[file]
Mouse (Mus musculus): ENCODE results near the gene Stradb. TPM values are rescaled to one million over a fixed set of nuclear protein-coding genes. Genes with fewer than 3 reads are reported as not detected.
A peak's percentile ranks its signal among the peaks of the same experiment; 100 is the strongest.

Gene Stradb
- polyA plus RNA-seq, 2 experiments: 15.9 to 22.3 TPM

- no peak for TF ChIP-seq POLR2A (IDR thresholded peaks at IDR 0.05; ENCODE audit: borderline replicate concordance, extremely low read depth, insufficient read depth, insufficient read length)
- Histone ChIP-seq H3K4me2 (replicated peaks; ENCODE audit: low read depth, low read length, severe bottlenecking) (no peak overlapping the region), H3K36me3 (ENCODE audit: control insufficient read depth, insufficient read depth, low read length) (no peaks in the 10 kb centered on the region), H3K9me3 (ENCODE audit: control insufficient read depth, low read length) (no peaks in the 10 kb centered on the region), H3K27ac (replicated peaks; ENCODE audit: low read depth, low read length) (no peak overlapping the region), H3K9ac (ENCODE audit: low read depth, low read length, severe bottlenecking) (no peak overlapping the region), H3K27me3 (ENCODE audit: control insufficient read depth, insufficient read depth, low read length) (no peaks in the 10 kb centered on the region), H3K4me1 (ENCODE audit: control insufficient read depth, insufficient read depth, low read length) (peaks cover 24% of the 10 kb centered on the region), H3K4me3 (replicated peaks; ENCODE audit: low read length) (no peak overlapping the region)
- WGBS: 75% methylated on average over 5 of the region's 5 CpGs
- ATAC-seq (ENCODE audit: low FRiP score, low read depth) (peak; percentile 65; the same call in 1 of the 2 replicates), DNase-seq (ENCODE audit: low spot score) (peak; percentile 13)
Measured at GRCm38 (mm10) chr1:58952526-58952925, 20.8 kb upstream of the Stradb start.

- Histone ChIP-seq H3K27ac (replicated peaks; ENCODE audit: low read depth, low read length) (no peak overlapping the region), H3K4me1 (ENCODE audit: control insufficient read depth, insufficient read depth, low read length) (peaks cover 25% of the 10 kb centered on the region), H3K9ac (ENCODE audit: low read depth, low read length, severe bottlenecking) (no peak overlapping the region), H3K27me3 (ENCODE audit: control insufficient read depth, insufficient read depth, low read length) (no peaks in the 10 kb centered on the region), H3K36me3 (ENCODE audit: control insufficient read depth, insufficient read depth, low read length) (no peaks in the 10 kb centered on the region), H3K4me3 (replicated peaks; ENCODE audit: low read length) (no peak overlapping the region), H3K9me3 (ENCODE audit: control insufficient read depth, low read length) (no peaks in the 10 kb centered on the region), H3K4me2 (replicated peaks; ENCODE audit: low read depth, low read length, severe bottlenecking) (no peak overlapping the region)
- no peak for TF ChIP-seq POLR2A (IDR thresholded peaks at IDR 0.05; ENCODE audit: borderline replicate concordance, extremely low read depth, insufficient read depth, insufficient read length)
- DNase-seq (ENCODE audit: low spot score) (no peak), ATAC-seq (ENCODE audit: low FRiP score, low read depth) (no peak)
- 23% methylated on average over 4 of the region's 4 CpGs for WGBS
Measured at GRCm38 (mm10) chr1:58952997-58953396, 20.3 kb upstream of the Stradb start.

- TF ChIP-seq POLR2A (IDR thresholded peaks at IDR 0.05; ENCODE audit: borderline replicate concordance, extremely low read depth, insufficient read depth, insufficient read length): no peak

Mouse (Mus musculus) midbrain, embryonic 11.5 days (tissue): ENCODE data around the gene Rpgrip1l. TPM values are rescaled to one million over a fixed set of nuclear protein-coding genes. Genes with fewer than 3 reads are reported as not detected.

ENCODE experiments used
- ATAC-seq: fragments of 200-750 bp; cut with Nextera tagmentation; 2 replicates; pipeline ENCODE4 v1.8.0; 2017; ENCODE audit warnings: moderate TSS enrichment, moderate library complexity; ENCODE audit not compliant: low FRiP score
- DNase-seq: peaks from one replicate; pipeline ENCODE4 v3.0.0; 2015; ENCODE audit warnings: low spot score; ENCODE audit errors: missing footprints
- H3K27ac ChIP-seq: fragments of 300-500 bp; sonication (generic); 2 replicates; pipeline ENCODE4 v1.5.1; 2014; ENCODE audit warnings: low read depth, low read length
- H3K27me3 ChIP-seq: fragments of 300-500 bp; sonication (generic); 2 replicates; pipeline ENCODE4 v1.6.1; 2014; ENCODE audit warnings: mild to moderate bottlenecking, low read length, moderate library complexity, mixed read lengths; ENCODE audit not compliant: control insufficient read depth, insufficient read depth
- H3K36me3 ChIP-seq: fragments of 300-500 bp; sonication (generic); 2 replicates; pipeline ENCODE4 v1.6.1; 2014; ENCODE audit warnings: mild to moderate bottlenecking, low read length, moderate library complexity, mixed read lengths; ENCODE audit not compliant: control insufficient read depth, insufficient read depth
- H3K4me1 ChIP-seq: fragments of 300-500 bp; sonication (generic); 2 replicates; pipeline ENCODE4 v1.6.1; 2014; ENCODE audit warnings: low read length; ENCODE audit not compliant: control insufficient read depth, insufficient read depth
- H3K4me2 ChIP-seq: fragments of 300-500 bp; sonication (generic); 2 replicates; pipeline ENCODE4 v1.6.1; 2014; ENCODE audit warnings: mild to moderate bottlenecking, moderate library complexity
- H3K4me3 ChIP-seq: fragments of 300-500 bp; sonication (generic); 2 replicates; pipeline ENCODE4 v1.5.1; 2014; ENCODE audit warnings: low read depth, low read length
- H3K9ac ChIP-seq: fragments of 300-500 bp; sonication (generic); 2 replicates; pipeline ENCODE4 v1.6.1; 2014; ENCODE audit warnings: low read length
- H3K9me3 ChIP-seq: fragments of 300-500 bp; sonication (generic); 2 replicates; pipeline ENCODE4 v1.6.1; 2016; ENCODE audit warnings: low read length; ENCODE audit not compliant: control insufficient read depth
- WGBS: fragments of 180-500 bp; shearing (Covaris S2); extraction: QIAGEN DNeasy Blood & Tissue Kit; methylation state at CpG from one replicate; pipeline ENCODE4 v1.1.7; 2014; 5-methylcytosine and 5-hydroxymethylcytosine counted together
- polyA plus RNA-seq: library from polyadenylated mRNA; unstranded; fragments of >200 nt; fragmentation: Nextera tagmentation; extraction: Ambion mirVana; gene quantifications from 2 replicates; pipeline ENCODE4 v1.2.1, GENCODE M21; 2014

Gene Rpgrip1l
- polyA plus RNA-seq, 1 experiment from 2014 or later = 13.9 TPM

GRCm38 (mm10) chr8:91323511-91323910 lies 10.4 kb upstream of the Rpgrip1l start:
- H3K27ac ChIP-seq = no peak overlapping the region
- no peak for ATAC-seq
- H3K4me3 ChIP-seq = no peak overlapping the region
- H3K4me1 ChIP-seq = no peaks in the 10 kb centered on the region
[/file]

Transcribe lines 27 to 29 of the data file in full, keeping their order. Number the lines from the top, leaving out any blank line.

- H3K9me3 ChIP-seq: fragments of 300-500 bp; sonication (generic); 2 replicates; pipeline ENCODE4 v1.6.1; 2016; ENCODE audit warnings: low read length; ENCODE audit not compliant: control insufficient read depth
- WGBS: fragments of 180-500 bp; shearing (Covaris S2); extraction: QIAGEN DNeasy Blood & Tissue Kit; methylation state at CpG from one replicate; pipeline ENCODE4 v1.1.7; 2014; 5-methylcytosine and 5-hydroxymethylcytosine counted together
- polyA plus RNA-seq: library from polyadenylated mRNA; unstranded; fragments of >200 nt; fragmentation: Nextera tagmentation; extraction: Ambion mirVana; gene quantifications from 2 replicates; pipeline ENCODE4 v1.2.1, GENCODE M21; 2014